Asian stocks fell on Wednesday after U.S. President Donald Trump and Commerce Secretary Wilbur Ross suggested the U.S.-China trade deal might have to wait longer until after the 2020 presidential elections.
Ross said in an interview that planned tariffs on Chinese imports will be imposed on Dec. 15 as scheduled unless there is substantive progress in talks.
China's Shanghai Composite index slipped 0.23 percent to 2,878.12 after Trump said there was no deadline for the U.S.-China talks.
Hong Kong's Hang Seng index fell 1.25 percent to 26,062.56. Hong Kong's private sector continued to contract in November, and at a faster pace, the latest survey from IHH revealed with a 16-year low PMI score of 38.5.
Japanese shares hit two-week lows amid worries about a delay to a U.S.-China trade deal. The Nikkei average ended down 244.58 points, or 1.05 percent, at 23,135.23, while the broader Topix index closed 0.2 percent lower at 1,703.27.
Exporters were hit hard as the yen held gains against the U.S. dollar. Nissan Motor, Mazda Motor and Sharp Corp lost 1-2 percent. Advantest and Sumco fell around 2 percent in the technology sector.
The services sector in Japan moved back into expansion in November, albeit barely, the latest survey from Jibun Bank showed today with a PMI score of 50.3, up from 49.8 in the previous month.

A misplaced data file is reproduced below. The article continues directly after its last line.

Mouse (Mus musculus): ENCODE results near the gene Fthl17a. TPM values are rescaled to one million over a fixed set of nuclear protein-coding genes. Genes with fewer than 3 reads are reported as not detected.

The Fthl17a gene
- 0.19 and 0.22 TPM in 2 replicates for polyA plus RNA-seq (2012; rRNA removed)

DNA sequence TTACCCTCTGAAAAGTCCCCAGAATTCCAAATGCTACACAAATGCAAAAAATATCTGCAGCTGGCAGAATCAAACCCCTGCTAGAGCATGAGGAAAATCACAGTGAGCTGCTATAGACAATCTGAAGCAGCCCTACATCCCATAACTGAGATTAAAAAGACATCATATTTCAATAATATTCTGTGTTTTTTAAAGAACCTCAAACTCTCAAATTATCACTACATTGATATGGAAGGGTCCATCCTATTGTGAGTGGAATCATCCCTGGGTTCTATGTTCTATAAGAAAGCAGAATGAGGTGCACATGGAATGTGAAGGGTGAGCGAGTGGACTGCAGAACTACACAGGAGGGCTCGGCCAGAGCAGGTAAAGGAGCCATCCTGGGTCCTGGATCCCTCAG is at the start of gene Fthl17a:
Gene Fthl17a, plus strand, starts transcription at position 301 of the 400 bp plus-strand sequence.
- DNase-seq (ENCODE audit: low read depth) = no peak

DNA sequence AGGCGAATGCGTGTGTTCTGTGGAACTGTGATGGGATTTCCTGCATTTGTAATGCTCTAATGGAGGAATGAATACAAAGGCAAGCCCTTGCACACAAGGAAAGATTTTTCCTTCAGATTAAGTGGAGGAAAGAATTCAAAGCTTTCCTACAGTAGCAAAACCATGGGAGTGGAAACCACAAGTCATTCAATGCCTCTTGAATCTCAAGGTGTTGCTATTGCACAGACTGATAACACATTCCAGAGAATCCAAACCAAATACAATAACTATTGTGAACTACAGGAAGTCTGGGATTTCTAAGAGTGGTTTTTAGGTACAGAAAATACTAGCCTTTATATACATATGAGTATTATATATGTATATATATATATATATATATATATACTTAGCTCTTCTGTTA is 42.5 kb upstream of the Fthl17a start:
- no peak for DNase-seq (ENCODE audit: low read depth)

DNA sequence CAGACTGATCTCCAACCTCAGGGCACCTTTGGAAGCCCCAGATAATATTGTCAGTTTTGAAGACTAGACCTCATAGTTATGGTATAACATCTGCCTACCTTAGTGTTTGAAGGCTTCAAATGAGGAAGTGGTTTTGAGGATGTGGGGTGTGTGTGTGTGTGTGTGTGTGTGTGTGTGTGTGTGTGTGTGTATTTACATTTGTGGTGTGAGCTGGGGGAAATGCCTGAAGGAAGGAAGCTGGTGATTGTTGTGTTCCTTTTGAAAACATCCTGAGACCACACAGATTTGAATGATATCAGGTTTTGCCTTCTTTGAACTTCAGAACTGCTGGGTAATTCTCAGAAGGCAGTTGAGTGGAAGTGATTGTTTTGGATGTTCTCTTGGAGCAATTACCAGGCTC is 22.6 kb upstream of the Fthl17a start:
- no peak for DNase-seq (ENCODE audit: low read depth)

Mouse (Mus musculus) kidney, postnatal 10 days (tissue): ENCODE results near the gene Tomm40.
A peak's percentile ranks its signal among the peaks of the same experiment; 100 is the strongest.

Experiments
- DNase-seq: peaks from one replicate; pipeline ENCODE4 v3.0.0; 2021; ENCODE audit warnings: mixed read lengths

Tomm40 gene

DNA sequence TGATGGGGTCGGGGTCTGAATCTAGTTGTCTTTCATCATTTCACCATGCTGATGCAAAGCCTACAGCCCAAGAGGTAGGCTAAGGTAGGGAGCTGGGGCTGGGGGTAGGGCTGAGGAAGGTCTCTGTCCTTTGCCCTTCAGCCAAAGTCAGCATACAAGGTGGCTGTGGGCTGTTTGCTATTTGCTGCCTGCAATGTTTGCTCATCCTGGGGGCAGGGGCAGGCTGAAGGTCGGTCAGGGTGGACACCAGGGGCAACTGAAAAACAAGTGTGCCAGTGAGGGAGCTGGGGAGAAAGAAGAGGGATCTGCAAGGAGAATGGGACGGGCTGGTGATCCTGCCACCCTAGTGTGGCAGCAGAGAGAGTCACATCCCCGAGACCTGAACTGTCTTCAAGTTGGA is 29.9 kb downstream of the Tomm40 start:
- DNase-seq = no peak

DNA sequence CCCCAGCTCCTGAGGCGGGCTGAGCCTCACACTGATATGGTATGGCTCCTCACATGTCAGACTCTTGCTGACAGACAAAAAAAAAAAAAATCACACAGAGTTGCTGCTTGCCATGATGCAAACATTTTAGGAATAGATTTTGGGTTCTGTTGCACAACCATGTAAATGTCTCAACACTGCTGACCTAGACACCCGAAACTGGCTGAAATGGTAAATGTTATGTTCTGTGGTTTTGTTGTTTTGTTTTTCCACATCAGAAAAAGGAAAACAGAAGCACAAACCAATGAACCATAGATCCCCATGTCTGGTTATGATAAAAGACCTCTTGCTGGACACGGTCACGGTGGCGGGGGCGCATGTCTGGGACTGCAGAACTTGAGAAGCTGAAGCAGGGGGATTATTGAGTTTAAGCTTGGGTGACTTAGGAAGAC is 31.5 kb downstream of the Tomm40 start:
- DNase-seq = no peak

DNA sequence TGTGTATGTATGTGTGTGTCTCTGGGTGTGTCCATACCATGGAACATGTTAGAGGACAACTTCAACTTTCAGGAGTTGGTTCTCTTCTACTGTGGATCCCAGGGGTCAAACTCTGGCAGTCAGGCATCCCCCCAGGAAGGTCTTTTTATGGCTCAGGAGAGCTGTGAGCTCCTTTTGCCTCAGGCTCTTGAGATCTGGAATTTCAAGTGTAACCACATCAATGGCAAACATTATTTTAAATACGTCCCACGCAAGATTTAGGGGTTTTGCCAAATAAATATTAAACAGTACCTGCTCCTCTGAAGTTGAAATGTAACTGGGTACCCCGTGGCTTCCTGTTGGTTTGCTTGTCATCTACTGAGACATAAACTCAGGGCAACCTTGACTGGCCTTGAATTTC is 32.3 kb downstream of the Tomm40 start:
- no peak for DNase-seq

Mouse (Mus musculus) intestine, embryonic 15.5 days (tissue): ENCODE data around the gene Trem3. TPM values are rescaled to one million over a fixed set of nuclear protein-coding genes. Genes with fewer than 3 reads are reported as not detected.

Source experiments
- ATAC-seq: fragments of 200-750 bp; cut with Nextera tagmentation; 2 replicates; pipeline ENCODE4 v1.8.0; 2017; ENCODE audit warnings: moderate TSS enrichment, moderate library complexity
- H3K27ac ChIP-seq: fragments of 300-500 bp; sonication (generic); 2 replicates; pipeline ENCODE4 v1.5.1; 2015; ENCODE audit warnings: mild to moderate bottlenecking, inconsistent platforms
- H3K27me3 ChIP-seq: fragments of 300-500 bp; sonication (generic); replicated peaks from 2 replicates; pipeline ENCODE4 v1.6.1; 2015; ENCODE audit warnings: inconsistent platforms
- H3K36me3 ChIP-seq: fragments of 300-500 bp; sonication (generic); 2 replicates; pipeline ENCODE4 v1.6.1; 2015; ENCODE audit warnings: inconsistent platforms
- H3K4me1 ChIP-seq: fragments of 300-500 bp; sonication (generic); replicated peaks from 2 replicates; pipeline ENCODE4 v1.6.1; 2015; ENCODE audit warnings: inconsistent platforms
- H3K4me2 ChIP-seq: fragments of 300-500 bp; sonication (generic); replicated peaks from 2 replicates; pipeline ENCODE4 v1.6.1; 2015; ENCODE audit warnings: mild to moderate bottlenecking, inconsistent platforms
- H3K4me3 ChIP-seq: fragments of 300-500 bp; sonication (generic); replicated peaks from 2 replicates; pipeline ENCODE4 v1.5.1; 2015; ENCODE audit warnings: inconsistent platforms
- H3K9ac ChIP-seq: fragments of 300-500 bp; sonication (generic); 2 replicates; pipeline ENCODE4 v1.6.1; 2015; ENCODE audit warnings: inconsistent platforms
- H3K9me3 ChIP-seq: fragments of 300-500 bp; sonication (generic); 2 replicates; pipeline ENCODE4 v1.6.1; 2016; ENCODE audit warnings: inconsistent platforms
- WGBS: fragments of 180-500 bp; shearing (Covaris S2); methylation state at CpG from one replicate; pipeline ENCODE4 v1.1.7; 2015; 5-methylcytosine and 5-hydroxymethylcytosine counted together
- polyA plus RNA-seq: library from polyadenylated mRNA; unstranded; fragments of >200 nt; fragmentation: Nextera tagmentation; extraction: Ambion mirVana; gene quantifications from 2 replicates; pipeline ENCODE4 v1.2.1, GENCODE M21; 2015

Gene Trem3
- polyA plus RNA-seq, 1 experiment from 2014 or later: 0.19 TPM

Australian markets fell sharply as trade war worries deepened and official data showed the Australian economy expanded by an underwhelming 0.4 percent in the September quarter.
Separately survey results from IHS Markit and Commonwealth Bank of Australia revealed that Australia's service sector contracted for the first time in three months in November on subdued sales growth and demand conditions.
The S&P/ASX 200 index tumbled 105.80 points, or 1.58 percent, to 6.606.50 after falling more than 2 percent the previous day to post its biggest single-day loss in two months. The broader All Ordinaries index slumped 104 points, or 1.53 percent, to 6,714.40.
Renewed doubts about U.S.-China trade talks weighed on the mining and financials sectors. Mining heavyweights BHP and Rio Tinto fell 2.5 percent and 2.1 percent, respectively while banks ANZ, Commonwealth and NAB gave up around 2 percent each.
Gold miners benefited from safe-haven demand after bullion prices rose over 1 percent on Tuesday. St Barbara and Newcrest Mining rose over 1 percent.
Seoul stocks extended losses for a second straight session as foreign investors extended their selling streak to a 20th consecutive session amid prolonged uncertainties in the global economy. The benchmark Kospi ended down 15.18 points, or 0.73 percent, at 2068.89.
New Zealand shares edged down slightly, with the benchmark S&P/NZX 50 index ending down 18.40 points, or 0.16 percent, at 11,209.87.
Malaysia's KLSE Composite index was down 0.2 percent after a government report showed the country's exports fell at a slower-than-expected rate in October. Singapore's Straits Times index was down half a percent.
U.S. stocks ended lower for the third straight session overnight after Trump cast doubt over the potential for a trade deal with China this year.
The Dow Jones Industrial Average shed 1 percent, the tech-heavy Nasdaq Composite dropped 0.6 percent and the S&P 500 gave up 0.7 percent.